If the TNs represent the Golgi in microsporidia, which is a minimal eukaryotic cell, they should participate in the intracellular transport of secretory proteins in some way. The most plausible candidates to demonstrate ER-to-plasma membrane transport in microsporidia cells are proteins exported out of the cell in the formation of the spore wall. In the P. grylli spore wall, the most prevalent protein has a molecular mass of 40 kDa (p40) (Seleznev et al., 1995). Close connections of the TNs with the forming polar tube, a post-Golgi compartment, are described both elsewhere (Cali and Takvorian, 1999; Vavra and Larsson, 1999) and in the present study. This thus suggests the active participation of the TNs in polar filament formation. Thus, three P. grylli polar-tube proteins (PTP A, PTP B and PTP C) (Dolgikh et al., 2005) should be other examples of secretory proteins that pass through the Golgi.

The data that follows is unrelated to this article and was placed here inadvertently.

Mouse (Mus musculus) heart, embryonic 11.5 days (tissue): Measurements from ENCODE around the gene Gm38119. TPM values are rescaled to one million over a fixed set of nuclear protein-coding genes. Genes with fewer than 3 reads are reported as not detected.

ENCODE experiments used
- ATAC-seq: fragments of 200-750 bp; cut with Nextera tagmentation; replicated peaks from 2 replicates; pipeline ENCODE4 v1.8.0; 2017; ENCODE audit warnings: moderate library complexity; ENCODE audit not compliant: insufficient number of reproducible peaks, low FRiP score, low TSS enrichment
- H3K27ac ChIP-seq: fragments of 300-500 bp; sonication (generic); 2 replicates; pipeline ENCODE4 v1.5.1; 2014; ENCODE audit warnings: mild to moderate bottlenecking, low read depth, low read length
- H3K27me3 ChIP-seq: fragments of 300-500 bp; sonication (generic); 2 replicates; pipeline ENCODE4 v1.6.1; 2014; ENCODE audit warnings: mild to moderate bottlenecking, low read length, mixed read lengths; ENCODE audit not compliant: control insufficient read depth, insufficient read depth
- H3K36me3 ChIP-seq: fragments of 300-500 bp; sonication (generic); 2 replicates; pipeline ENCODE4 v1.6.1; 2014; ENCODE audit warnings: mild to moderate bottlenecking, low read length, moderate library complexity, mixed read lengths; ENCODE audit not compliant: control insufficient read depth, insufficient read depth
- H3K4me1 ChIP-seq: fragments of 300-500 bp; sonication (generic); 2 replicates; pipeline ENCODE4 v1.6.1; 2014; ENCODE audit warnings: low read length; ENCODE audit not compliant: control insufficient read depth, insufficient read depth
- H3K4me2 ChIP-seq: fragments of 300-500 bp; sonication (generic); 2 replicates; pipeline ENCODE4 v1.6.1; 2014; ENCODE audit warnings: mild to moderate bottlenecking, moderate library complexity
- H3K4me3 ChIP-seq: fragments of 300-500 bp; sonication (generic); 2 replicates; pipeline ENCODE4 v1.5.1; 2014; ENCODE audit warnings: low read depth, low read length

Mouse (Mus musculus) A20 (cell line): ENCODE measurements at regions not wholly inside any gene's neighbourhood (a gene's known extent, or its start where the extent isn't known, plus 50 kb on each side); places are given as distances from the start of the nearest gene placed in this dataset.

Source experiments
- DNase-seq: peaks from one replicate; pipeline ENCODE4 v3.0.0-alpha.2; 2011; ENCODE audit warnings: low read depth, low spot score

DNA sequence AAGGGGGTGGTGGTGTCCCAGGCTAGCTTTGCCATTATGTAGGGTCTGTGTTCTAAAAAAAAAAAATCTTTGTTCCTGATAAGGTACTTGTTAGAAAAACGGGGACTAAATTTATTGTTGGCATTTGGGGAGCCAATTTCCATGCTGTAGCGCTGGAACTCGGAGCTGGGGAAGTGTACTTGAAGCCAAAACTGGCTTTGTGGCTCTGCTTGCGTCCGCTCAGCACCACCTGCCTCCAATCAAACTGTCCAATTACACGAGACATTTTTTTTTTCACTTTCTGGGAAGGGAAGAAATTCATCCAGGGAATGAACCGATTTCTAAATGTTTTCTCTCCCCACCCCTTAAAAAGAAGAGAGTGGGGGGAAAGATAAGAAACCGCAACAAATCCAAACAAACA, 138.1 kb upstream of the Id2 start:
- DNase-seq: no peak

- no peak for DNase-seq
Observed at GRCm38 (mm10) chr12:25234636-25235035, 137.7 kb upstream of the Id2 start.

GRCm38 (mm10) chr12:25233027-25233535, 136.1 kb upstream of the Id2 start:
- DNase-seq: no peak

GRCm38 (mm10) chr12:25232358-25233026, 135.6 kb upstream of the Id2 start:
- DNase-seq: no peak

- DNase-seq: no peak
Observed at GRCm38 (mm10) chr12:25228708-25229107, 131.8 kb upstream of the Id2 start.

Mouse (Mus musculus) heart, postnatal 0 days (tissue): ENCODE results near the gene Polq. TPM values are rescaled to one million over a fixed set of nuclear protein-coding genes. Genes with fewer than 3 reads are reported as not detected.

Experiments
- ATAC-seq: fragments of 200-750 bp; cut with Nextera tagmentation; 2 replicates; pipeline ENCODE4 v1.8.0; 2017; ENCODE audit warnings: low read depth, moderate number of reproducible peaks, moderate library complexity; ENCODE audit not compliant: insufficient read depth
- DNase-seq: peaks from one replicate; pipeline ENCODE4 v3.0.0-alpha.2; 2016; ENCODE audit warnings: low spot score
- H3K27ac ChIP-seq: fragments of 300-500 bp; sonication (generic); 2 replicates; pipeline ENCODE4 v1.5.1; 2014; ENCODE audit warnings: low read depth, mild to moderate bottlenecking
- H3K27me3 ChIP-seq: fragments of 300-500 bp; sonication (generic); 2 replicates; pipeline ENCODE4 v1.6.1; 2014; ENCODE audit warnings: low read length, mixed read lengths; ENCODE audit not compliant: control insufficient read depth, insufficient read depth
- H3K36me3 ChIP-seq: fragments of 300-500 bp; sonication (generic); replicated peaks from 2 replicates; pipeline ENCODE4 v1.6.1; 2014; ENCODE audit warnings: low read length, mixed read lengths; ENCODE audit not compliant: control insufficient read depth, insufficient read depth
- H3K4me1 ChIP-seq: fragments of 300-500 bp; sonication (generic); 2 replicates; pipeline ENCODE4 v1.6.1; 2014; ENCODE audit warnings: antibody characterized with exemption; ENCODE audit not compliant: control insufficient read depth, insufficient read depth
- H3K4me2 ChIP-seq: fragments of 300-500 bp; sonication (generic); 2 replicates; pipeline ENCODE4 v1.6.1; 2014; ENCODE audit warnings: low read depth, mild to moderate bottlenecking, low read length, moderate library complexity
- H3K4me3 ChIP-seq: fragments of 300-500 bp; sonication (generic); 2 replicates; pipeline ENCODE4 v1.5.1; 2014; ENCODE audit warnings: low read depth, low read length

To determine whether p40 and the PTP selected as cargo proteins (PTP A) (Dolgikh et al., 2005) undergo post-translational modifications in the Golgi, we examined whether these two proteins were glycosylated, because glycosylation of transported proteins is one of the main functions of the Golgi. However, this task was not trivial. All of the genes coding for the N-linked glycosylation machinery are absent in microsporidia (Katinka et al., 2001). The enzyme UDP N-acetylglucosamine: peptide N-acetylglucosaminyl transferase could participate in this process. However this enzyme carries out O-linked glycosylation of nuclear and cytosolic proteins in eukaryotic cells (Kreppel et al., 1997). Microsporidia also lack `classical mammalian' O-linked glycosylation, where GalNAc is transferred from UDP-GalNAc onto proteins. Only three genes coding enzymes for a `yeast' type of O-linked mannosylation (Lussier et al., 1997) have been found in the genome of the human microsporidia E. cuniculi: dolichyl-P-β-mannosyltransferase, dolichyl-P-mannose-protein O-mannosyltransferase and α-1,2-mannosyltransferase (Katinka et al., 2001). Of importance, the latter is considered to be Golgi specific (Lussier et al., 1997). The possibility of protein mannosylation occurring in the microsporidia Golgi is also confirmed by the presence of the Golgi GDP-mannose transporter gene in the E. cuniculi genome (Katinka et al., 2001).